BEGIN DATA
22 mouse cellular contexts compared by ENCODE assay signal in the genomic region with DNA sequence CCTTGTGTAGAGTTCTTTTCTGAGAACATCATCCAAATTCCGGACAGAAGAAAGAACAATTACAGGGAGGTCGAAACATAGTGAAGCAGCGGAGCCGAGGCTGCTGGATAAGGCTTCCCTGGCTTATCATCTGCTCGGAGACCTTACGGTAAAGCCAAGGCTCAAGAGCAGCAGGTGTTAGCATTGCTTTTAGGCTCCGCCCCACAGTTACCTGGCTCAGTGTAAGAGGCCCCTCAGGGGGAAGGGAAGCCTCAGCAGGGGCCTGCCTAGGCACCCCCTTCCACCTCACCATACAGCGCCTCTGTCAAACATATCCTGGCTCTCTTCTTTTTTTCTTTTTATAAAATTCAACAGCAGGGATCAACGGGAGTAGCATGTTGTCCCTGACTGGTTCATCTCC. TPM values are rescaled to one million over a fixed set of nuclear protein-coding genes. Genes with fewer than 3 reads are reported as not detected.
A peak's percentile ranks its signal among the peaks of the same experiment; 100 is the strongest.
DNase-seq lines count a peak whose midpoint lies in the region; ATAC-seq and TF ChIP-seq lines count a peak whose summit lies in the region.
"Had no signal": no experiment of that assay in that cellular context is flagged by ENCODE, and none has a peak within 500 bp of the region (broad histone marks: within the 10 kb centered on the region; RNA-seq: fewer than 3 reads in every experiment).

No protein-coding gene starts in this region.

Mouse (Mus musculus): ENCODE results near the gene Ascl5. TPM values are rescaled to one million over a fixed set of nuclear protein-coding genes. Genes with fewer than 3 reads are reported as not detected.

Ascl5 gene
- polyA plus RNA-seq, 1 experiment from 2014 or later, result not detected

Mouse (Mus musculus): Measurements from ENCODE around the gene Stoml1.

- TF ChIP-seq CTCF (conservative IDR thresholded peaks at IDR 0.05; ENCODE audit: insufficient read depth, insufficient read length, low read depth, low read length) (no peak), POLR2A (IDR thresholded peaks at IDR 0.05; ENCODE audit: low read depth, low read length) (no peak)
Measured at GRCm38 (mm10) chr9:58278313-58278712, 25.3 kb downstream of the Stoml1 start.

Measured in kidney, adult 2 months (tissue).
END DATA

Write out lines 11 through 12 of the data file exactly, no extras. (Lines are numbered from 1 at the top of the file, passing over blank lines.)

Measured at GRCm38 (mm10) chr9:58278313-58278712, 25.3 kb downstream of the Stoml1 start.

Measured in kidney, adult 2 months (tissue).